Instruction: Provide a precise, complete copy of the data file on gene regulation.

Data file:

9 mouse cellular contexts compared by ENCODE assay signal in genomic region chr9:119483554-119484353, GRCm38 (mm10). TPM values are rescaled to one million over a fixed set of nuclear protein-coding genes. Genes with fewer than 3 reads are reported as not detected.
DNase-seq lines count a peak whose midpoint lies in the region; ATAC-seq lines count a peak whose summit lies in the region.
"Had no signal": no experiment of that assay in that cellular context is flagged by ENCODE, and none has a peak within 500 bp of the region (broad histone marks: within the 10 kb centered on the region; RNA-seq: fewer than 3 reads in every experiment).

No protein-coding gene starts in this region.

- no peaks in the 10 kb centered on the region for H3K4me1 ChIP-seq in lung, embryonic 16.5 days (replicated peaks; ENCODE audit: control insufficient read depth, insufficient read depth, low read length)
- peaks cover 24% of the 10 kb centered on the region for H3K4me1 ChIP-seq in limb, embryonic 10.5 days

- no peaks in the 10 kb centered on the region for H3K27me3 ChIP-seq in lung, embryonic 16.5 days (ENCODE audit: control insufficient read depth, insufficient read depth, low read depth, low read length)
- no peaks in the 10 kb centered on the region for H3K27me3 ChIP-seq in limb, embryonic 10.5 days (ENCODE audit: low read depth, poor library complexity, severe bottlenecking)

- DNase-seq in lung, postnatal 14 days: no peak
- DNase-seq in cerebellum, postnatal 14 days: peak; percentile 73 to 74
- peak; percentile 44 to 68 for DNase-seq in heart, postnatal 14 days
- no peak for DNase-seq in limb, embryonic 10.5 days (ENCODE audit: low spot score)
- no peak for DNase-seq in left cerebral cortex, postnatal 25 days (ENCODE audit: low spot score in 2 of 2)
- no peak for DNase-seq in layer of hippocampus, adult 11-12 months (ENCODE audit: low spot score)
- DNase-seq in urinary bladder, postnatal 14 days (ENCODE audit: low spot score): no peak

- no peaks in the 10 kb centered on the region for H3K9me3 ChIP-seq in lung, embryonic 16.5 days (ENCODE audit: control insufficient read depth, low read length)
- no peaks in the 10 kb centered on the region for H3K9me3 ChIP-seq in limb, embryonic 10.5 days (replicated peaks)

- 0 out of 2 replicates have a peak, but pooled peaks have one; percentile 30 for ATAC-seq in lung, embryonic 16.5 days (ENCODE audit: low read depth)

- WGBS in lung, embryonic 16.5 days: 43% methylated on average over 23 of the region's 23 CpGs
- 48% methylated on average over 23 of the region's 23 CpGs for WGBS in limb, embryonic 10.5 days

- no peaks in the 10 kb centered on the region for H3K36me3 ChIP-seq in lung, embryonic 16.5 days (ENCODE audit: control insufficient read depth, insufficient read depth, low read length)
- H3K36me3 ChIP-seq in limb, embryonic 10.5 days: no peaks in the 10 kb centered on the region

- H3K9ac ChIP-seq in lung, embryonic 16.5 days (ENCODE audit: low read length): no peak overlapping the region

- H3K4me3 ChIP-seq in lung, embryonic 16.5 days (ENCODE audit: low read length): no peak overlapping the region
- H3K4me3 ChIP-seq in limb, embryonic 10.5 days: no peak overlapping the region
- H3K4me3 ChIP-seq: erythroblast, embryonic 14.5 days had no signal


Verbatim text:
9 mouse cellular contexts compared by ENCODE assay signal in genomic region chr9:119483554-119484353, GRCm38 (mm10). TPM values are rescaled to one million over a fixed set of nuclear protein-coding genes. Genes with fewer than 3 reads are reported as not detected.
DNase-seq lines count a peak whose midpoint lies in the region; ATAC-seq lines count a peak whose summit lies in the region.
"Had no signal": no experiment of that assay in that cellular context is flagged by ENCODE, and none has a peak within 500 bp of the region (broad histone marks: within the 10 kb centered on the region; RNA-seq: fewer than 3 reads in every experiment).

No protein-coding gene starts in this region.

- no peaks in the 10 kb centered on the region for H3K4me1 ChIP-seq in lung, embryonic 16.5 days (replicated peaks; ENCODE audit: control insufficient read depth, insufficient read depth, low read length)
- peaks cover 24% of the 10 kb centered on the region for H3K4me1 ChIP-seq in limb, embryonic 10.5 days

- no peaks in the 10 kb centered on the region for H3K27me3 ChIP-seq in lung, embryonic 16.5 days (ENCODE audit: control insufficient read depth, insufficient read depth, low read depth, low read length)
- no peaks in the 10 kb centered on the region for H3K27me3 ChIP-seq in limb, embryonic 10.5 days (ENCODE audit: low read depth, poor library complexity, severe bottlenecking)

- DNase-seq in lung, postnatal 14 days: no peak
- DNase-seq in cerebellum, postnatal 14 days: peak; percentile 73 to 74
- peak; percentile 44 to 68 for DNase-seq in heart, postnatal 14 days
- no peak for DNase-seq in limb, embryonic 10.5 days (ENCODE audit: low spot score)
- no peak for DNase-seq in left cerebral cortex, postnatal 25 days (ENCODE audit: low spot score in 2 of 2)
- no peak for DNase-seq in layer of hippocampus, adult 11-12 months (ENCODE audit: low spot score)
- DNase-seq in urinary bladder, postnatal 14 days (ENCODE audit: low spot score): no peak

- no peaks in the 10 kb centered on the region for H3K9me3 ChIP-seq in lung, embryonic 16.5 days (ENCODE audit: control insufficient read depth, low read length)
- no peaks in the 10 kb centered on the region for H3K9me3 ChIP-seq in limb, embryonic 10.5 days (replicated peaks)

- 0 out of 2 replicates have a peak, but pooled peaks have one; percentile 30 for ATAC-seq in lung, embryonic 16.5 days (ENCODE audit: low read depth)

- WGBS in lung, embryonic 16.5 days: 43% methylated on average over 23 of the region's 23 CpGs
- 48% methylated on average over 23 of the region's 23 CpGs for WGBS in limb, embryonic 10.5 days

- no peaks in the 10 kb centered on the region for H3K36me3 ChIP-seq in lung, embryonic 16.5 days (ENCODE audit: control insufficient read depth, insufficient read depth, low read length)
- H3K36me3 ChIP-seq in limb, embryonic 10.5 days: no peaks in the 10 kb centered on the region

- H3K9ac ChIP-seq in lung, embryonic 16.5 days (ENCODE audit: low read length): no peak overlapping the region

- H3K4me3 ChIP-seq in lung, embryonic 16.5 days (ENCODE audit: low read length): no peak overlapping the region
- H3K4me3 ChIP-seq in limb, embryonic 10.5 days: no peak overlapping the region
- H3K4me3 ChIP-seq: erythroblast, embryonic 14.5 days had no signal